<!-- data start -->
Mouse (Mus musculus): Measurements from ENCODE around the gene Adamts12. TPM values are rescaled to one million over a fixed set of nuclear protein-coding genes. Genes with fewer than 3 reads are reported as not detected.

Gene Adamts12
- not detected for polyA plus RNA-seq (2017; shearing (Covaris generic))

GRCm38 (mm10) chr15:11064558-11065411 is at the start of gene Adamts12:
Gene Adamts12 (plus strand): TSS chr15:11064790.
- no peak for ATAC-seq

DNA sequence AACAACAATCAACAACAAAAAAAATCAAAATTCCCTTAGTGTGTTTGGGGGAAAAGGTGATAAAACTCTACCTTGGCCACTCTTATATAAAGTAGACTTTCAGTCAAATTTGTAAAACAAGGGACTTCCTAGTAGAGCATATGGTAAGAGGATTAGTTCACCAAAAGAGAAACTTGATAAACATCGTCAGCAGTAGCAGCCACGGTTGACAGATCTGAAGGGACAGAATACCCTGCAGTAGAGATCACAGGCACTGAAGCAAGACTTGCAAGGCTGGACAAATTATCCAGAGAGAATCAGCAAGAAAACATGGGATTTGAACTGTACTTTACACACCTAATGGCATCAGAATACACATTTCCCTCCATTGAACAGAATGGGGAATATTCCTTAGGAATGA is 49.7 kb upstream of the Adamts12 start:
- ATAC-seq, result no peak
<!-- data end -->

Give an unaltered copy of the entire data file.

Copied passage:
Mouse (Mus musculus): Measurements from ENCODE around the gene Adamts12. TPM values are rescaled to one million over a fixed set of nuclear protein-coding genes. Genes with fewer than 3 reads are reported as not detected.

Gene Adamts12
- not detected for polyA plus RNA-seq (2017; shearing (Covaris generic))

GRCm38 (mm10) chr15:11064558-11065411 is at the start of gene Adamts12:
Gene Adamts12 (plus strand): TSS chr15:11064790.
- no peak for ATAC-seq

DNA sequence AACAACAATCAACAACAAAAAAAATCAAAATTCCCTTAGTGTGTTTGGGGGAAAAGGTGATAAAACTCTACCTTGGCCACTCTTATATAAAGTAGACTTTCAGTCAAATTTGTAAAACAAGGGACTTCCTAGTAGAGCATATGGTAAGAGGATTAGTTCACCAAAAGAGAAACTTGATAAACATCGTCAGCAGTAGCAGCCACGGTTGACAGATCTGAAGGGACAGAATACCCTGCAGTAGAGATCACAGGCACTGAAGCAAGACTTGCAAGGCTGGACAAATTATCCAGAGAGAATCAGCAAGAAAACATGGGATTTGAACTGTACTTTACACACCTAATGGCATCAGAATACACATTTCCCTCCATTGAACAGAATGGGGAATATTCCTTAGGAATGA is 49.7 kb upstream of the Adamts12 start:
- ATAC-seq, result no peak